Smell does affect the sale of a home.  Just try showing a bank owned home to a dreamer, they want it all, they want it at a fraction of the cost and I constantly hear "what is that smell"... Bank owned homes can be vacant for 2 years or longer!  The listing agent and realtor have no idea what pets may have been in the house or how it was lived in.  The house comes into the office usually full of trash and broken furniture, that gets trashed out by a subcontractor and god only knows what it was.  I've spent money out of my own pocket for lemon or orange scented air fresheners, and I don't hide them.  It's what you see, feel, hear and smell is what you get.  Also, to those dreamers out there who think a bank owned property is worth a fraction of it's neighbor just because it's "bank owned," get a reality check, they are priced to be competitive with it's market conditions, not pennies on the dollar and not what the former owner owed on it.  If you are going to look at a home that is listed for 100k, don't waste my time and effort writing a 50k offer, you are only making me jump through hoops and yourself look ridiculous.
Feb 20, 2013 12:29PM
I always wondered what they were trying to cover with the smell. damp etc.
Feb 20, 2013 11:56AM
I haven't looked at houses since we bought ours 32 years ago. I don't remember smells unless we went into a smoker's house. Folks didn't have all the scented candles & Glade oil plugins & such then. I have heard the advice to do an apple pie or simmer orange peels with cinnamon on the stove, tho. I visit folks sometimes who have wayyy too much candles or scented warmers going in every room. They're so used to it they don't even smell it but it is really over powering.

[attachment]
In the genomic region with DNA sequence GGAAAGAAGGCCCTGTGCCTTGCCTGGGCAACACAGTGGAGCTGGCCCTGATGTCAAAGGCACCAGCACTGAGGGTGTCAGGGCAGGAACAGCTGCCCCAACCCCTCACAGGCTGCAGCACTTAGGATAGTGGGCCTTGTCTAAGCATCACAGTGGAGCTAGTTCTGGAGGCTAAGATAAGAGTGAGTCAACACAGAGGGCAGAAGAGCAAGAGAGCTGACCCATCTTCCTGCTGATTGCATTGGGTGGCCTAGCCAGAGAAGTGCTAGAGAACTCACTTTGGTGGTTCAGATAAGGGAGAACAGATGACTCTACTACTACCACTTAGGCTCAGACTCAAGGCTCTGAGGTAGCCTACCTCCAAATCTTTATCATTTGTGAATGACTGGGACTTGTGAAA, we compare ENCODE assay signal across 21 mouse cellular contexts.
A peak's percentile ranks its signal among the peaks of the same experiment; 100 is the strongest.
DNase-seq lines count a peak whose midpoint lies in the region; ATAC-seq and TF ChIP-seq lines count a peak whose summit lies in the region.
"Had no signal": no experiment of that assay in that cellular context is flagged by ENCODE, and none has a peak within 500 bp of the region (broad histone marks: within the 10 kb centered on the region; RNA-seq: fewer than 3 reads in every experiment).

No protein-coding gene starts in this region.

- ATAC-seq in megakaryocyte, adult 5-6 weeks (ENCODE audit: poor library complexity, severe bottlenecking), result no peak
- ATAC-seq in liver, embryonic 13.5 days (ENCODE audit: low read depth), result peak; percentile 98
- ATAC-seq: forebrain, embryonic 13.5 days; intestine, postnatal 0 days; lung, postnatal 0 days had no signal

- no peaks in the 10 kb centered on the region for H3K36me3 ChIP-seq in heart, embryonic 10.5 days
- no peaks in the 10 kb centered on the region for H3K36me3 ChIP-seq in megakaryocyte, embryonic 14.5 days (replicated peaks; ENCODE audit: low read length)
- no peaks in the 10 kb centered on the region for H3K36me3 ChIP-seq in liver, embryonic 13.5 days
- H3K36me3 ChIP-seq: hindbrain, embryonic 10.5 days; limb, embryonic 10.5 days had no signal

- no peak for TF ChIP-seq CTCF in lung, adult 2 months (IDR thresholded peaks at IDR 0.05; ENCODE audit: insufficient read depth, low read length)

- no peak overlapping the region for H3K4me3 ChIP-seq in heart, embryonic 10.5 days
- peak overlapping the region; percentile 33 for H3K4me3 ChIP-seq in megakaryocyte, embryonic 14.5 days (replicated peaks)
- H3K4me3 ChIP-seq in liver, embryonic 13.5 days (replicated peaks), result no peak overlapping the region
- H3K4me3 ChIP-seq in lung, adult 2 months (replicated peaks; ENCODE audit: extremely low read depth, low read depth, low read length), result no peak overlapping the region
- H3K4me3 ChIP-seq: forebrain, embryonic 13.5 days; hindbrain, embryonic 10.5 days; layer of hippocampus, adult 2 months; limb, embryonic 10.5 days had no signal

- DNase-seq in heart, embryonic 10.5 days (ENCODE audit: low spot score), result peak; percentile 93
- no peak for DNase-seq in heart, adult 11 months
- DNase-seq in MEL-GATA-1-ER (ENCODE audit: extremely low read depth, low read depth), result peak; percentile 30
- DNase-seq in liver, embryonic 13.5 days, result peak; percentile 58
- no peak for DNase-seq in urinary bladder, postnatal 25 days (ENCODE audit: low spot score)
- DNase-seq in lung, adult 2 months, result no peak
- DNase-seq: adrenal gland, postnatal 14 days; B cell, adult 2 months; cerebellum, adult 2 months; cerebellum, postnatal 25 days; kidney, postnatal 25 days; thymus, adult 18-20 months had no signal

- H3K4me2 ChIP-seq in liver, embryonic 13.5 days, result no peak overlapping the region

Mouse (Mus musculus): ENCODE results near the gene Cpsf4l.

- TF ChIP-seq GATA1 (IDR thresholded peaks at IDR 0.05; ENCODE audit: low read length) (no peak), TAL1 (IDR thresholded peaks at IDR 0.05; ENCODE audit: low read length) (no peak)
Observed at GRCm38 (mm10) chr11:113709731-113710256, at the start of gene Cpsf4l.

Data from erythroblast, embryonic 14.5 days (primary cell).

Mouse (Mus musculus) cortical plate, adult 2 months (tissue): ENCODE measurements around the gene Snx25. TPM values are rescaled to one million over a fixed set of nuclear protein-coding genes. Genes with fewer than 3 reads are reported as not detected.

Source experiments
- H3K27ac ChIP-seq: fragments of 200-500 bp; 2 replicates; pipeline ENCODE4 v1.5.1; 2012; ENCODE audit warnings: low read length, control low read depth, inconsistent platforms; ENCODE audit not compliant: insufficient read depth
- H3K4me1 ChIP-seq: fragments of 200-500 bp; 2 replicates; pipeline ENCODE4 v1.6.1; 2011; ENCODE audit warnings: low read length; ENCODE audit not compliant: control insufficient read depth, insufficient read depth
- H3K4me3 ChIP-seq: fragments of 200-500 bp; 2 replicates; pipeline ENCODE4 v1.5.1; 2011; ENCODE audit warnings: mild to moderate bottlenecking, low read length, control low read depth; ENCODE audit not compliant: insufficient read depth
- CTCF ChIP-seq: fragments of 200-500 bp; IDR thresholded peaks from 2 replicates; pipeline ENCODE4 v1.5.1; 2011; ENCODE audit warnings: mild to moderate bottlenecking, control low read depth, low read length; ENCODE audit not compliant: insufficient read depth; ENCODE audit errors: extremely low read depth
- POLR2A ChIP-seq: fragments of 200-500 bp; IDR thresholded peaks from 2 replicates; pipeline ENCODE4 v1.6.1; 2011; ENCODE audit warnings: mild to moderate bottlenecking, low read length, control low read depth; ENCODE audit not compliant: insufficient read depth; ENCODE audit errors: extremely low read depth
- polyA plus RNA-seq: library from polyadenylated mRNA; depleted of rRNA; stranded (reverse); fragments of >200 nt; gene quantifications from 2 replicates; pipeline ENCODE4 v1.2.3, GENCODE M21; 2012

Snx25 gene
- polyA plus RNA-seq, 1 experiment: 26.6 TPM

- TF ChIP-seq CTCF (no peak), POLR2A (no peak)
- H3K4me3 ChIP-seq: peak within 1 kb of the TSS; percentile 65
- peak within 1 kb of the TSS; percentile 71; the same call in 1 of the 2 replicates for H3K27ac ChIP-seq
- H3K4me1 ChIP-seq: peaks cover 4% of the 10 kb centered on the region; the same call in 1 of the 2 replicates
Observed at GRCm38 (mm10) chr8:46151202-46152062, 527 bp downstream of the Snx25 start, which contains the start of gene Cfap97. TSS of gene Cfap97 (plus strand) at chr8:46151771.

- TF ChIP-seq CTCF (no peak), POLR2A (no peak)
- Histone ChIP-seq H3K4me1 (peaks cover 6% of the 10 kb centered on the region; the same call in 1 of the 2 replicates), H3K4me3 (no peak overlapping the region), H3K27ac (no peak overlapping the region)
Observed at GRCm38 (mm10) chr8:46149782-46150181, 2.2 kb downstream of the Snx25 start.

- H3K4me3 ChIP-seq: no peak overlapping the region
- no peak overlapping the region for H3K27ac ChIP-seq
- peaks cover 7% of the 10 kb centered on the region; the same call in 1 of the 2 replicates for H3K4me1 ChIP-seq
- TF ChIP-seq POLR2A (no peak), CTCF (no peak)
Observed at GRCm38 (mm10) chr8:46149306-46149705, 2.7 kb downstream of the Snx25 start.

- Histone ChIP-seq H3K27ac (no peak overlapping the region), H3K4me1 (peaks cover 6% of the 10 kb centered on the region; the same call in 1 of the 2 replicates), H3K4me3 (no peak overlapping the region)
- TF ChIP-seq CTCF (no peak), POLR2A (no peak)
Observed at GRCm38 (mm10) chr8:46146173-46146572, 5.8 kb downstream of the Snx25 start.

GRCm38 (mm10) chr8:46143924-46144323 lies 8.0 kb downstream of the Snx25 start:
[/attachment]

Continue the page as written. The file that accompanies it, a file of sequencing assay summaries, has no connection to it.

Feb 20, 2013 11:35AM

When I look at a house for sale and smell cookies, I always think, " Ah, ha, they are hiding the scent of dog, or mold or something." and then immediately am turned off.

Feb 20, 2013 11:25AM
Let me add this thought to the fray, People not only walk through your home they also look around the outside as well. CLEAN THE DOG **** OUT OF THE YARD FOR CHRIST SAKE!!!
Feb 20, 2013 11:06AM
Argh. The headline and the researcher's conclusion do not necessarily follow from the research. They did not test the smell of fresh baked cookies. The smell of fresh baked cookies may be familiar enough to not induce the complexity effect, and/or the positive association with fresh baked cookies may override the complexity effect. Think people!
Feb 20, 2013 11:00AM
clean smell thats what will help! cat piss no good or dog smell...
Feb 20, 2013 10:56AM

Fresh baked cookies! Pine scent, rosebuds, in moderation

is fine.  Overwhelming is obnoxious, but the worst --

cigarette/tobacco smoke NEVER leaves (even w/ a new paint job).

Feb 20, 2013 10:52AM
I don't see how any of these tricks sell homes anymore, they've been plastered all over the internet and TV shows for years. 
Feb 20, 2013 10:47AM
My house was vacant for 2 years before it finally closed after many offers.  I just tried to keep it smelling clean during that time.  My realtor went there often to vacuum and keep it fresh.